The word “cryptozoology” conjures images of intrepid explorers, Indiana Jones-style zoologists who search for legendary creatures in exotic locations, and strange beasts from forgotten epochs of history that somehow survived into the contemporary era. Bigfoot, fairies, and the Loch Ness Monster have all been subjects of cryptozoological investigations. Midnight Society: the Black Lake #1 plays on both the imagery conjured by the word and touches on the two latter subjects of investigation mentioned above. Frankly, issue #1 sets the stage for what could be a great series for fans of shows like Destination Truth and In Search Of …, or readers of comics like Madame Frankenstein or the recently released Mythic.
The first issue of Midnight Society: the Black Lake takes place “many years ago,” in Wales, deep underground in a cave where cryptozoologist Kevin Kaycee and Major Arcturus Finn are searching for proof of the existence of pixies. Kaycee is trying to make a name for himself and, after finding a pixie, makes a rash decision that Finn does not agree with. Fast forward a good twenty years or so, and the reader is introduced to one Matilda Flinn, an agent from a secret organization known as MI: Omega. Arcturus Finn calls on her to search for his old friend, Kaycee, who has gone missing, along with his team, while investigating “a race of ancient, asexually reproducing undersea creatures” living deep under the waves of Loch Ness. Matilda is immediately sent to Loch Ness with an emergency team to search for the missing cryptozoologist and his crew. Issue #1 ends with Matilda and company preparing to dive into the dark waters of Loch Ness.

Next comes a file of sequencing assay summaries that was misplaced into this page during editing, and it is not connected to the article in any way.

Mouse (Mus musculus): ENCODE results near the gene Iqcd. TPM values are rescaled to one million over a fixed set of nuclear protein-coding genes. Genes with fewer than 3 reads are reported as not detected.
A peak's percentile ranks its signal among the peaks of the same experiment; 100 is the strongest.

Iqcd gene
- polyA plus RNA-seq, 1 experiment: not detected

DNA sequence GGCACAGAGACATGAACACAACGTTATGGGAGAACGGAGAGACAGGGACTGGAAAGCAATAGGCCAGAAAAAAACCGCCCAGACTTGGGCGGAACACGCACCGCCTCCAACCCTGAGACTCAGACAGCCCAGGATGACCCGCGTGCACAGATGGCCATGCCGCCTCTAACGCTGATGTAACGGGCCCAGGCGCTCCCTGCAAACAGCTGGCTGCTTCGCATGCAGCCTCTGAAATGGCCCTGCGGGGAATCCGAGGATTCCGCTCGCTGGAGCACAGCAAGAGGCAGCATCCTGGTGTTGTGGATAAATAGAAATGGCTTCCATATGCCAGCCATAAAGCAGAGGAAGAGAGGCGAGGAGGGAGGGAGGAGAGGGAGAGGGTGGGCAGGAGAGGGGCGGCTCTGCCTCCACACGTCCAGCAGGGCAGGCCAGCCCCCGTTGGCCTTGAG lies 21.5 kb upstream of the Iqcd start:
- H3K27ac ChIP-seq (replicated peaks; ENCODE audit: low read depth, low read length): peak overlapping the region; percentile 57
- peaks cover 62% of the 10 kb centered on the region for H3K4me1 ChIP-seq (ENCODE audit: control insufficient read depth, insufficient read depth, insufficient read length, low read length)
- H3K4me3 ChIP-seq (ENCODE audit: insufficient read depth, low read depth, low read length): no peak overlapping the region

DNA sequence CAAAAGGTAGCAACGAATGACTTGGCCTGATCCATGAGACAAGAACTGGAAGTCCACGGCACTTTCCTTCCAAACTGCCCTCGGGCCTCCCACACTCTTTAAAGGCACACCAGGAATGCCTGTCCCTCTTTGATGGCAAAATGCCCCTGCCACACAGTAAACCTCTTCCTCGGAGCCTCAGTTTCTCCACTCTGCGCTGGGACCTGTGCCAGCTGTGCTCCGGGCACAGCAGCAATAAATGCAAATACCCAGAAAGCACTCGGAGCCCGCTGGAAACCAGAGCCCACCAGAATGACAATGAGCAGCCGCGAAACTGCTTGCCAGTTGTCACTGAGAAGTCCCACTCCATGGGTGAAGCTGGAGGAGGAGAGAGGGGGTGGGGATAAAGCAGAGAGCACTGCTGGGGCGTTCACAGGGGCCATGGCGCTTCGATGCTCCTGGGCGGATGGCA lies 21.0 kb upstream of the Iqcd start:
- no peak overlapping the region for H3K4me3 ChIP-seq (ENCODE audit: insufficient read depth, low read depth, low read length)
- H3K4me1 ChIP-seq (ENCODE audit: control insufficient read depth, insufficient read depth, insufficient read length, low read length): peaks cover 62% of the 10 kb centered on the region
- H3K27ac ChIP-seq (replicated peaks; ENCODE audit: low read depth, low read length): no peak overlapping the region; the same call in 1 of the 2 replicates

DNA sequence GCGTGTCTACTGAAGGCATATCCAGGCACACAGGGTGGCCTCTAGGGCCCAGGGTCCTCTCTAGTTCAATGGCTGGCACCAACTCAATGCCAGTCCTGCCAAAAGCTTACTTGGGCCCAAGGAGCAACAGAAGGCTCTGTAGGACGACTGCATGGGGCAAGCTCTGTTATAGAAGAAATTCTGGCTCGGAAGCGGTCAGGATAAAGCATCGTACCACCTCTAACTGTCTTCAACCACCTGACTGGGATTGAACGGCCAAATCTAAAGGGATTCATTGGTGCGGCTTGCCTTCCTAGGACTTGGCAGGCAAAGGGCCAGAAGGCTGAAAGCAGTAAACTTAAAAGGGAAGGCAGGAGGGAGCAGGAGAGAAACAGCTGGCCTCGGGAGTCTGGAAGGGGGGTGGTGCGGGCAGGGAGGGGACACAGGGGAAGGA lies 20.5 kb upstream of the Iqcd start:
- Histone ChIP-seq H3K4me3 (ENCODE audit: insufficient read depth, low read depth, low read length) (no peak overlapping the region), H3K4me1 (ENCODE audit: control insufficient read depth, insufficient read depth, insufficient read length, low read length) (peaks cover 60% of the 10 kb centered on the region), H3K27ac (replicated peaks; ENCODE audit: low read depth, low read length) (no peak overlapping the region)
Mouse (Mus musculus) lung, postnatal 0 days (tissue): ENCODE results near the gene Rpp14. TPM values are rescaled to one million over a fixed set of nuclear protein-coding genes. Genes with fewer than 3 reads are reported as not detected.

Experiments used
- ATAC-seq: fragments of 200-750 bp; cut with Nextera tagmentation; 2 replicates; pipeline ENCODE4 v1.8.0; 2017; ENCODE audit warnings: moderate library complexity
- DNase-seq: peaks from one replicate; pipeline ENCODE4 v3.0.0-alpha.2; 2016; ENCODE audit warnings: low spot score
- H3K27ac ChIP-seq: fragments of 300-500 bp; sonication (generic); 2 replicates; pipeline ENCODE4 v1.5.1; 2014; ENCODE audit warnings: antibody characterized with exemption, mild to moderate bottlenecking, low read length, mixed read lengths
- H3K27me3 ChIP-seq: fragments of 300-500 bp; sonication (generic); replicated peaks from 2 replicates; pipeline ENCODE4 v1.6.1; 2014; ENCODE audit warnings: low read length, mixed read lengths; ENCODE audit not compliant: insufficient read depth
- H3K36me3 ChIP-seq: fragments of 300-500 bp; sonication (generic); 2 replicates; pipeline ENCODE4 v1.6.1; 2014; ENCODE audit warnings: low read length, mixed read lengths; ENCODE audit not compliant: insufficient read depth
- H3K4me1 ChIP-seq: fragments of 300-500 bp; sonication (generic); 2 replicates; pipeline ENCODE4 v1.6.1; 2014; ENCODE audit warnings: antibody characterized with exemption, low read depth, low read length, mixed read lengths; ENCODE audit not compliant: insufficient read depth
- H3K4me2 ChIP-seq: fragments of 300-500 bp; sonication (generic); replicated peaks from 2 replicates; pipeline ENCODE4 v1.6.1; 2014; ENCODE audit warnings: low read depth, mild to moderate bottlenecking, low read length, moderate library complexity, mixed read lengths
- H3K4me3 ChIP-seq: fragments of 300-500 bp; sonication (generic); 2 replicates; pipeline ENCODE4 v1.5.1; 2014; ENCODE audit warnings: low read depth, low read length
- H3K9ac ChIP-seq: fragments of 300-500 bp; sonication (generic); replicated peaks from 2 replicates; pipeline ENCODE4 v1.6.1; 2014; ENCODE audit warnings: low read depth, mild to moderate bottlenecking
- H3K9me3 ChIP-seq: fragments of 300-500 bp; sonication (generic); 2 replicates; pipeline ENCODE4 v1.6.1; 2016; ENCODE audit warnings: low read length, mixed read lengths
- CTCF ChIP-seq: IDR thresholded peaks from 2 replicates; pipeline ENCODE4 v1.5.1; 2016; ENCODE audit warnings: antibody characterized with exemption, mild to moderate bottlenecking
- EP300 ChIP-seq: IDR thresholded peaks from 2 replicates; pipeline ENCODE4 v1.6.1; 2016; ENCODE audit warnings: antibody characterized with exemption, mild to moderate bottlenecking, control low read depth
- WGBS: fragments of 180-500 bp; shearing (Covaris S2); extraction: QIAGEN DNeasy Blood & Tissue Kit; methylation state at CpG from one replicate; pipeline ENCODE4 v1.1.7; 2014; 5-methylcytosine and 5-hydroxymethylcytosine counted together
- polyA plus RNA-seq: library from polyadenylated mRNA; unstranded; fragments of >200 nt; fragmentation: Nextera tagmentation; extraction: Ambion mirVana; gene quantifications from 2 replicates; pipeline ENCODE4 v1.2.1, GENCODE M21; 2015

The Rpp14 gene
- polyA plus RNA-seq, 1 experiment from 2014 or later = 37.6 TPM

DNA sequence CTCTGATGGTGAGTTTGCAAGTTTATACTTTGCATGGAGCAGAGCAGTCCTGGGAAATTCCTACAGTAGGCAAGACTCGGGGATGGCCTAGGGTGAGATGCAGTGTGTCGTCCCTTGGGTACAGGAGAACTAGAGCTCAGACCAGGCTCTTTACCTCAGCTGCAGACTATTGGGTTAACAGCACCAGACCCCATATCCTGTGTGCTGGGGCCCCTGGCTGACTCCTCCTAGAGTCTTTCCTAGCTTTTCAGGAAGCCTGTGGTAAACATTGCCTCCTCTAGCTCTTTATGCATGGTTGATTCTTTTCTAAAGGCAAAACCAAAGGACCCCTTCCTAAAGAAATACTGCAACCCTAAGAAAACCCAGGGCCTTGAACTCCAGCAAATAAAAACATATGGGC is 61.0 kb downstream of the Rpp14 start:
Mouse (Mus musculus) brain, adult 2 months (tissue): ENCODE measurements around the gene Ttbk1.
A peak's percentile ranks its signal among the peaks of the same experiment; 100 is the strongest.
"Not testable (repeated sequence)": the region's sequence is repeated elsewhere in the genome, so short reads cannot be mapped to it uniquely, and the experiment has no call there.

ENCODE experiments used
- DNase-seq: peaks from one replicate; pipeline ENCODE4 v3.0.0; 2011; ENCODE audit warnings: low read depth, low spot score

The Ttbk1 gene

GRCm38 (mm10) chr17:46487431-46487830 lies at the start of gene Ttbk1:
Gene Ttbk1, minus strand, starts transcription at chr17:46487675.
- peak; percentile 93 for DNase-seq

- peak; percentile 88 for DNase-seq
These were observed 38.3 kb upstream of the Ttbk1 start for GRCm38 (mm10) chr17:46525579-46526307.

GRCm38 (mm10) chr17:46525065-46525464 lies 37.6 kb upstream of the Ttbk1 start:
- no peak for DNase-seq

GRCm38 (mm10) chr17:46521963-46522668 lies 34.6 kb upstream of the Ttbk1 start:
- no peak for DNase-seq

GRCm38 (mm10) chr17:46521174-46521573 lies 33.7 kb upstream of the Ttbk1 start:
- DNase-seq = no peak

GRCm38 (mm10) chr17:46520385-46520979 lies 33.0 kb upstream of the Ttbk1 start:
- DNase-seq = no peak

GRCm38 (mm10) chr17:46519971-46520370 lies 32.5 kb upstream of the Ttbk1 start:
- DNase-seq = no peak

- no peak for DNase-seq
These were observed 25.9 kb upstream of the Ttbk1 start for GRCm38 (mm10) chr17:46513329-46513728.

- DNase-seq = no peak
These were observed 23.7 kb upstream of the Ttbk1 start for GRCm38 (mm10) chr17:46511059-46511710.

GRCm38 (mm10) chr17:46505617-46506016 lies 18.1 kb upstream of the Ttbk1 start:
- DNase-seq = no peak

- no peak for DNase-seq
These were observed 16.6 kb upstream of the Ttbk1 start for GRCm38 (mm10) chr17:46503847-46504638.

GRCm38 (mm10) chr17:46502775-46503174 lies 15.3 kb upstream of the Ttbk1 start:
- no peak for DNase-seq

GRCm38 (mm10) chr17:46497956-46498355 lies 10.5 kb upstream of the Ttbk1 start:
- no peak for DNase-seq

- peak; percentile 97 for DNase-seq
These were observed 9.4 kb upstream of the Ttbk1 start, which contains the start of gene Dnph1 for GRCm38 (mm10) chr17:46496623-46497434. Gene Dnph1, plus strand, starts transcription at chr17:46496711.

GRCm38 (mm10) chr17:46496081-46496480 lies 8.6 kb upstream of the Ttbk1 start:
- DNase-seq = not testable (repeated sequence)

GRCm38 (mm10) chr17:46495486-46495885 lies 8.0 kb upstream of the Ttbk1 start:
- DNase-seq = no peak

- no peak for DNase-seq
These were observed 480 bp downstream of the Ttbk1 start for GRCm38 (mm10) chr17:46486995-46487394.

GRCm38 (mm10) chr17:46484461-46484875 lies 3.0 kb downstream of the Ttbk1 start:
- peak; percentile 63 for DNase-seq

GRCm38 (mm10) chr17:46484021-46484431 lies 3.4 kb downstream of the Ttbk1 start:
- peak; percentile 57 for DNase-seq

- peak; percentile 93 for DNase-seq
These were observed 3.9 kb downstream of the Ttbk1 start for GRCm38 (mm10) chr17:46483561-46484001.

Writer and artist Drew Edward Johnson is both an excellent storyteller and an exceptional artist. The prologue that introduces Kaycee and Major Finn is a wonderful example of Johnson’s storytelling prowess. He deftly provides the details of the two men’s relationship to one another, their ethics, and their abilities – mostly during a fast-paced action sequence that will not disappoint readers who are looking for excitement right out of the gate. His artwork is realistic, and with the aid of Lizzy John’s coloring skills, quite beautiful. The best artistic showing in issue #1 is Matlilda’s walk through the headquarters of MI: Omega beginning on page 21. The realism, the subtle details to the environment (the “museum” room is a real treat and deserves several viewings just to take everything in), and the bright colors all combine to make up a series of breathtakingly gorgeous panels.
Midnight Society: the Black Lake is off to great start in issue #1. The theme, plot, and art, when taken together, have all the elements for a successful sci-fi meets fantasy book. Readers who are looking for action and adventure should give this series a try, as it is shaping up to be an epic tale.